Vacuum Robots Ultimate Buying Guide 2019
This guide helps you choose the vacuum robot that best fit your home and your family. The most expensive ones are not always the best option. In the following, we make it easier to pick a vacuum robot that fits your home, at the best price. First, we guide you to profile your ideal vacuum robot. Next, we describe all you need to know about vacuum robot features. In this description, we present features in related groups and discuss their connection to user profiles. Last, we provide you with a summary that will allow you can compare existing vacuum robots, focusing on features that really matter for your home.
Profiling Your Ideal Vacuum Robot
The best vacuum robot, is the one that matches your home and your way of life. We provide you here with a quick survey to guide you profile your ideal vacuum robot.
1) Your Home: How Big is it?
Most vacuum robots, including cheap ones, can fully clean a small place, like apartments, in a single cycle. But, not all of them can deal with larger spaces, typically beyond 600 square feet (~55 square meter).
The number of rooms does not matter. But, if you have stairs, your vacuum robot should be smart enough to avoid falling down. Stairs, also mean that you have a multi-storey home. No vacuum robot can go up and down. But, some remember the different floors for faster cleaning.
2) Floor Type: Do You Have Carpets or Hardwood?
Cleaning performance varies for the same robot, according to the floor type. Some vacuum robots are very good at cleaning hardwood, tiles, or laminate. Others, achieve better results with thin carpets, or thick rugs.
If your home has different kinds of floor, hard ones and carpet, there is a solution for you. Some vacuum robots can adapt to the type of floor for better cleaning. They adjust the main brush height or ramp up suction power cleaning behavior when they transition from hard floor to carpets.
3) Pets: Do You Have Dogs or Cats?
If you have dogs or cats, you need a robot vacuum that is suited for cleaning up after pets. Most models, help with kitties that scoot their litter over the side. But, not all of them are good at picking up dog fur and cat hair.
Another important difference lies in maintenance. Some robotic vacuums require emptying out more frequently than others. Removing hair that might get twisted around brushes is also a possible maintenance operation. Luckily, there exist some robots that avoid hair entanglement.
4) Your Health: Do You Have Allergy?
If any member of your family suffers from allergy, then a vacuum robot can help. At least if you choose one that collects most of the dust. Some vacuums can also capture all tiny particles, including pollen. Ideal to eliminate allergens that are hanging in the air.
5) Your Habits: How Much Automation Do You Want?
If your life is organized according to some work or school schedule, you will enjoy a vacuum robot that will automatically start cleaning at specific hours. It’s so pleasant to find a fresh clean home when you are back. Moreover, operating a robot while you are away, spares you the noise. Vacuums are loud. Better not to stay in the same room while they do the cleaning.
For those of you who are into technology, you should choose a WiFi enabled vacuum robot. It will integrate with your other smart devices. So, you can talk to your vacuum, or control it via your smartphone or your smartwatch.
Vacuum Robot Features Explained
In this section, we list all major features that you might encounter in a vacuum robot. We have organized them in groups sharing the same purpose. For each feature we explain its role, all variants if any, and how it connects to the questions from the survey above.
Features belonging to this group, allow robots operate safely. Vacuum robots must avoid breaking stuff in your home, while they move around. They also must avoid getting damaged.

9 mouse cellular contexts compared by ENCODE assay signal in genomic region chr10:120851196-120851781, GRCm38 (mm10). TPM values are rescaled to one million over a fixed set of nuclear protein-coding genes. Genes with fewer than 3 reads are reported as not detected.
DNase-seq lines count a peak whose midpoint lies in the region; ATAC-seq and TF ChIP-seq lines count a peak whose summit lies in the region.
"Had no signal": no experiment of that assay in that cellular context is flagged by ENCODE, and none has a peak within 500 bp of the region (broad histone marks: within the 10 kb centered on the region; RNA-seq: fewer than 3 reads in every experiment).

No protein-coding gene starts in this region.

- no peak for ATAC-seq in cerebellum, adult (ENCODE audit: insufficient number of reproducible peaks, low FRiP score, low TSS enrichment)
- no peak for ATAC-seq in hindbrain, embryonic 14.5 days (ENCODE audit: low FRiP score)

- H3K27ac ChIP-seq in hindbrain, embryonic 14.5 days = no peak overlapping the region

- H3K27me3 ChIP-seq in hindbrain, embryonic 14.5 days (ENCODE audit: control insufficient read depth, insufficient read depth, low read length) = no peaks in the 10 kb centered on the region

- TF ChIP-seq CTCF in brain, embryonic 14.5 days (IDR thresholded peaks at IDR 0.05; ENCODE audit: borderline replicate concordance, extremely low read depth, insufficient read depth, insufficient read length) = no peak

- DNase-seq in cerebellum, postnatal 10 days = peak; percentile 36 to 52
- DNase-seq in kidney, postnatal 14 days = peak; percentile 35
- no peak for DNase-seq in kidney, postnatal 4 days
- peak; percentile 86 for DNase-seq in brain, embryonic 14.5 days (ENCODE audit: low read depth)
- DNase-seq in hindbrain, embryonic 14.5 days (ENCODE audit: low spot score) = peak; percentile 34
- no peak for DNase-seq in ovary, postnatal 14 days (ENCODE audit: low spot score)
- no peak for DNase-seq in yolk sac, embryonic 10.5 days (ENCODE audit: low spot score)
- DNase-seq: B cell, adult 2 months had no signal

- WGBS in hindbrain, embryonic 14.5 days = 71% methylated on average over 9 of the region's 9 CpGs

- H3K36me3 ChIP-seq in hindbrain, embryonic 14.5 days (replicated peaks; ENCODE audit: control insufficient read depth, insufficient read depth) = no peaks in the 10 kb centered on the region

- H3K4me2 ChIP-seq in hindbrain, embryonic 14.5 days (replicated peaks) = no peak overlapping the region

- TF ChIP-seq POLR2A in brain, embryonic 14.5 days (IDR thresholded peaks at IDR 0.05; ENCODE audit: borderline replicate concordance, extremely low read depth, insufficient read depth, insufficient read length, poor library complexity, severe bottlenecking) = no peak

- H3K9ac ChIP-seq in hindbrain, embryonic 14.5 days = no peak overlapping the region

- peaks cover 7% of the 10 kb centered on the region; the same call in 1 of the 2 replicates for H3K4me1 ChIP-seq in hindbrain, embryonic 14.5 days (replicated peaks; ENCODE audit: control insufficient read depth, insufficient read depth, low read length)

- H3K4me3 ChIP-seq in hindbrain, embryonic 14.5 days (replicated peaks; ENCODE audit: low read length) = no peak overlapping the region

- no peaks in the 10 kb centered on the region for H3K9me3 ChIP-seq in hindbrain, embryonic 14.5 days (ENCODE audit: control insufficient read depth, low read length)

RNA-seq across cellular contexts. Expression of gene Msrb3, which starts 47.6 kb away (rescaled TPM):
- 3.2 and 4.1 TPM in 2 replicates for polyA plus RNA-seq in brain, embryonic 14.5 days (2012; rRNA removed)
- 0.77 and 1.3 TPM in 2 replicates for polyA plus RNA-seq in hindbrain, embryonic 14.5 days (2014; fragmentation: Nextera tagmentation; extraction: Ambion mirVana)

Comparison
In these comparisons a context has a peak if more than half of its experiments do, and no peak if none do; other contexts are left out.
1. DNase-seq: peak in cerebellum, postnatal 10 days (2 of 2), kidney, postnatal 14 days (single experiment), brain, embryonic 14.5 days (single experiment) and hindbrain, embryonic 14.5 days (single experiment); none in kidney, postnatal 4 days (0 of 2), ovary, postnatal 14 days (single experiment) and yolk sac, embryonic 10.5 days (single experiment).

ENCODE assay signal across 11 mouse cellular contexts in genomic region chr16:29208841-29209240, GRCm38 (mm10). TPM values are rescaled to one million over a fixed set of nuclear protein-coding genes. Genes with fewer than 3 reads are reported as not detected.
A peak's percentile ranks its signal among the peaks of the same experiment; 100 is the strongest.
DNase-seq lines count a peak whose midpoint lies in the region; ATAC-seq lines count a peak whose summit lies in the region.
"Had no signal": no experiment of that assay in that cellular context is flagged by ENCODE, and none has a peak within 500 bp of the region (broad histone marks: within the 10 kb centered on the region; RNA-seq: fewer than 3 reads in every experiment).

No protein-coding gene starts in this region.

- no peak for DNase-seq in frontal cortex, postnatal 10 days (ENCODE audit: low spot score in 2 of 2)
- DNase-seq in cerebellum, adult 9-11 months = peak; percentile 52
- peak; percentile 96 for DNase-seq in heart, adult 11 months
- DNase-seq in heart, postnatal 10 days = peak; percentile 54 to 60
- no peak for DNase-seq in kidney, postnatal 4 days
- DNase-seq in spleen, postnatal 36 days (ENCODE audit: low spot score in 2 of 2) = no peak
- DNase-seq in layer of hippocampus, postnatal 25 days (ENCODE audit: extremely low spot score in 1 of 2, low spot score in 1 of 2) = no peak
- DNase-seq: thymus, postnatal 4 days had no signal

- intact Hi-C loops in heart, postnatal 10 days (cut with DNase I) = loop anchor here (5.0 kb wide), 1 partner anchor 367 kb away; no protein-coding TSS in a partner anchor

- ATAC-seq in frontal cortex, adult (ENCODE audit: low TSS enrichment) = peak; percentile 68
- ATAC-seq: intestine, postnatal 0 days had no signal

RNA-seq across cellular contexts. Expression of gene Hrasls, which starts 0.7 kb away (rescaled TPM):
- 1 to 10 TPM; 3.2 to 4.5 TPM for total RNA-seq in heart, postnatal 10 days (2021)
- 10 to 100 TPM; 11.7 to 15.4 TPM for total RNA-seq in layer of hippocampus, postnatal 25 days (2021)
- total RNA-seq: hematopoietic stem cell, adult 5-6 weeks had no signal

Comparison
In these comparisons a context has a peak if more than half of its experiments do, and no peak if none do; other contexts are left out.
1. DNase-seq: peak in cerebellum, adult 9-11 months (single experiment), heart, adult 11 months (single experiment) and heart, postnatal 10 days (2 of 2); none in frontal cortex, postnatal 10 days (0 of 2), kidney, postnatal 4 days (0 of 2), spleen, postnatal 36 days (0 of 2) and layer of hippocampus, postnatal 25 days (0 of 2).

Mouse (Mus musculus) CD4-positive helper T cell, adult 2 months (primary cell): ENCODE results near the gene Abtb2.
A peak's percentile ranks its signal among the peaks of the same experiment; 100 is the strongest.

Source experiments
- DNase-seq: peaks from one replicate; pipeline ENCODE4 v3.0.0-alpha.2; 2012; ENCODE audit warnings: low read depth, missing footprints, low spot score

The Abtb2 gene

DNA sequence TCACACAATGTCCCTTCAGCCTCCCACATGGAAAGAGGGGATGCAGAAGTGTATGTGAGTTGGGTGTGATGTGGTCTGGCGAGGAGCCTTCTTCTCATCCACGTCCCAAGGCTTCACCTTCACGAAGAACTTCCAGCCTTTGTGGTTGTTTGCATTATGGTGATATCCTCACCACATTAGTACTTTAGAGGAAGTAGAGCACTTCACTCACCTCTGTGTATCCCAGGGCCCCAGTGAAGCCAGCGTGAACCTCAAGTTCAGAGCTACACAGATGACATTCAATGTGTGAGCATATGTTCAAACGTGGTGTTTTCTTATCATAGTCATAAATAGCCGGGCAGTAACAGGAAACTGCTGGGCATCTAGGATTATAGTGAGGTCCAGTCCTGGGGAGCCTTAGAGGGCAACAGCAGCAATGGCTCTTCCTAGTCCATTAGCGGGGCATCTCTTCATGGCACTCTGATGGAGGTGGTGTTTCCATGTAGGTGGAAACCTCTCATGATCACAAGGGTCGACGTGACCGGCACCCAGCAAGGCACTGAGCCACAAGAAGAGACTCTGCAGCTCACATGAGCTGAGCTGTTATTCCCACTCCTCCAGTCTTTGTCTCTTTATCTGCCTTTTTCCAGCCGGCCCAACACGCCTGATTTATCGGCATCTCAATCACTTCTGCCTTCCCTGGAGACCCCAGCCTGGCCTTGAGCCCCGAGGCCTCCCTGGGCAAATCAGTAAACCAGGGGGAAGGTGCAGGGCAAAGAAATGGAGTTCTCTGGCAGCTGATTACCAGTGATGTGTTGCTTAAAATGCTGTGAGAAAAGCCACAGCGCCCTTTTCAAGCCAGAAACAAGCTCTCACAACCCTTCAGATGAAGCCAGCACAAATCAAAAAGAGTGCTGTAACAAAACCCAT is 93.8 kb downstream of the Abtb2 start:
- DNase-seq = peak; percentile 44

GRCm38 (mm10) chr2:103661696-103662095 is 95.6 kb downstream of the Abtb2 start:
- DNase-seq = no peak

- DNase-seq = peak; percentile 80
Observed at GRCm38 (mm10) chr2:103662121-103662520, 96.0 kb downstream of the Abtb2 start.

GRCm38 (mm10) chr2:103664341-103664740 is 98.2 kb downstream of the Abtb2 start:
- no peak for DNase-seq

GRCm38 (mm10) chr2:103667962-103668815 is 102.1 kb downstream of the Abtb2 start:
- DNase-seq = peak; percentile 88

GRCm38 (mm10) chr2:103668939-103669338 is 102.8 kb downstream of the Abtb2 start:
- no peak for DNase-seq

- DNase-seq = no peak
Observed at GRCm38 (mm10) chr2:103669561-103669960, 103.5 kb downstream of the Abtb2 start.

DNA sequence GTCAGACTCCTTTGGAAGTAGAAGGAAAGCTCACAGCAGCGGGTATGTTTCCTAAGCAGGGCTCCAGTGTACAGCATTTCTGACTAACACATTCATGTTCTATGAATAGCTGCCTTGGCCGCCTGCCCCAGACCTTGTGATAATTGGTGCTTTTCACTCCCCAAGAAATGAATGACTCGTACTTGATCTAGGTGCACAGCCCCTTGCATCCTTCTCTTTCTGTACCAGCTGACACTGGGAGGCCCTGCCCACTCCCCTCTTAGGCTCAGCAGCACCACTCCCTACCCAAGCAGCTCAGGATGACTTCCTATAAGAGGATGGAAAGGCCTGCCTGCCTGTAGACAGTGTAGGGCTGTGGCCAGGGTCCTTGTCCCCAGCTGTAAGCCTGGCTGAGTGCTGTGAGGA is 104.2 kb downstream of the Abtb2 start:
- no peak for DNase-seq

– Boundary Markers: Some vacuum robots are shipped with markers that can be either a magnetic strip or a battery power beacon. The ones for Roomba are called Virtual Walls. They emit an infra-red light that only your vacuum robot can see. These beacons are useful to mark spots such as your pet’s bowl, where you don’t want the robot to go. Whenever the vacuum detects such marker, it moves away (see picture). Most advanced vacuum robots with mapping capabilities don’t need physical boundary markers. All you have to do is simply draw no-crossing lines on your homes’ maps displayed by the robot on your smartphone.
– Cliff Sensors: These sensors prevent the vacuum robot from falling down stairs. The robot detect the distance between its border and the floor. The distance is greater than 2-3 inches, when the robot is close to stairs (see picture). This hazard avoidance features is critical if you have even a single step.
– Proximity Sensors: Vacuum robots have typically a big bumper on the front to detect humans, pets, or objects that they might encounter. Whenever the bumper is pressed, the robot stops. Then, it turns and moves away.
This group gathers parts that directly deal with dirt. Their specs directly impact how good does a vacuum at cleaning different types of floor, and different home layouts.
– Flat Front: Vacuum robots with a flat front have a wider main brush that gets closer to walls, as shown in the picture below. A wider main brush, means that a larger area is covered on a single pass. Beside speeding up cleaning, a flat front is better at cleaning corners, compared to round-shaped vacuums. With a flat front, the full suction power is available at the front of the robot, which allows collecting more dust and hair from edges and corners.
– Side Brushes: These brushes do improve edge and corner cleaning, especially for round vacuums. They bring dust an hair right in the front of the main brush system, that ultimately collects dirt into the dustbin.
– Brush Adaptive Height: Changing the height of the main brush system is an interesting feature to make the best of suction power on all kinds of floors. On hard floors such as hardwood and tiles, the main brush is lowered closer to the ground. This allows to better loosen and pull up sticky dirt. While on carpets, the main brush is winded up to better release particles and hair.
– Dirt Sensor: This sensor allows a vacuum robot to recognize areas that need more attention. In such spots, the robot automatically switches mode and cleans more thoroughly.
– Suction Power: The higher is suction power, the better is cleaning performance. However, a high suction power, requires a bigger pump that quickly drains the battery. More expensive vacuums come with a a better battery that delivers a higher electric current, for an extended period of time.